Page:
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Robin Lovitt is scheduled for execution on July 11 in Virginia despite doubts about his guilt and the state's weak and circumstantial case against him. Lovitt's attorneys maintain that DNA testing of evidence in his case would prove that he is not guilty of the 1998 murder of Clayton Dicks, but the tests are not possible because a court clerk mistakenly destroyed the evidence. Columnist Margaret Edds of the The Virginian-Pilot recently wrote about the upcoming execution and the doubts that remain:
The scheduled execution of Robin Lovitt on July 11 spurs the latest dust-up in the state’s intensifying scrutiny of capital punishment.
At issue is whether it’s proper to execute a man, one who proclaims his innocence, even though a clerk mistakenly destroyed evidence in the case.
A number of states are grappling with the question of whether the lethal injection drug Pavulon, also known as pancuronium bromide, paralyzes a condemned inmate's muscles in a way that masks horrific pain felt during an execution, a side-effect that experts say could violate of the Eighth Amendment's ban on cruel and unusual punishment. The Tennessee Supreme Court heard arguments about this issue in a death row case in June 2005 and a similar case is expected to reach the Kentucky Supreme Court soon. In May 2005, a Missouri inmate was given a last minute stay so that the U.S. Supreme Court could review his death penalty procedure case. His claim was denied 5-4, and he was later executed.
Retiring Justice Sandra Day O'Connor's evolving skepticism about capital punishment has played a significant role in a number of key decisions regarding the death penalty throughout her 24 years on the U.S. Supreme Court. During public appearances in recent years, she has often mentioned her concerns about innocence and the need to protect a capital defendant's constitutional right to adequate representation. In a 2001 speech she stated, "Serious questions are being raised about whether the death penalty is being fairly administered in this country. If statistics are any indication, the system may well be allowing some innocent defendants to be executed."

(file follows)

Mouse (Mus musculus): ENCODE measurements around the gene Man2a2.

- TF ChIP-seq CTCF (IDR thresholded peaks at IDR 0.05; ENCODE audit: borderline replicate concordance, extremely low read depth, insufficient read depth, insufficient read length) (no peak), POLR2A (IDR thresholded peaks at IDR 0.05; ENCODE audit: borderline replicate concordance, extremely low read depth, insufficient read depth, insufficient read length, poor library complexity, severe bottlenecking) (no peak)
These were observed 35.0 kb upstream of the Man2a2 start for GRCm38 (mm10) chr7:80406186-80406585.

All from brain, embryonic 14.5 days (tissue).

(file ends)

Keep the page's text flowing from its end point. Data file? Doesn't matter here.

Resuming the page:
By a vote of 5-4, the U.S. Supreme Court reversed a lower court's grant of relief to Tennessee death row inmate Gregory Thompson. The U.S. Court of Appeals for the Sixth Circuit had announced that its initial denial of Thompson’s appeal was mistaken. After first denying Thompson’s habeas corpus petition, the Sixth Circuit discovered previously unconsidered evidence that Thompson was suffering from schizophrenia at the time of the offense.
The U.S. Supreme Court has agreed to hear a capital case challenging the standard of proof needed for claims of innocence based on new evidence. The Justices will consider an appeal filed by Paul House, a Tennessee death row inmate who says new DNA evidence proves he was wrongfully convicted. In 1993 in Herrera v. Collins, a 5-member majority of the Court said a claim of innocence based on new evidence alone is generally not enough to merit a new hearing in federal court. However, in 1995 in Schlup v. Delo, the Court ruled that a convicted murderer who had other constitutional claims in addition to an innocence claim could get a new hearing if he could show that his new evidence makes it probable that "no reasonable juror would have found him guilty beyond a reasonable doubt." Last year in House’s case, the U.S. Court of Appeals for the Sixth Circuit voted 8 to 7 that House's evidence did not meet this standard. Six of the dissenters believed his new evidence was strong enough to show his innocence. The issue before the Supreme Court is what standard should be used by federal courts to evaluate claims of innocence on the basis of newly discovered evidence. The case is House v. Bell, No. 04-8990.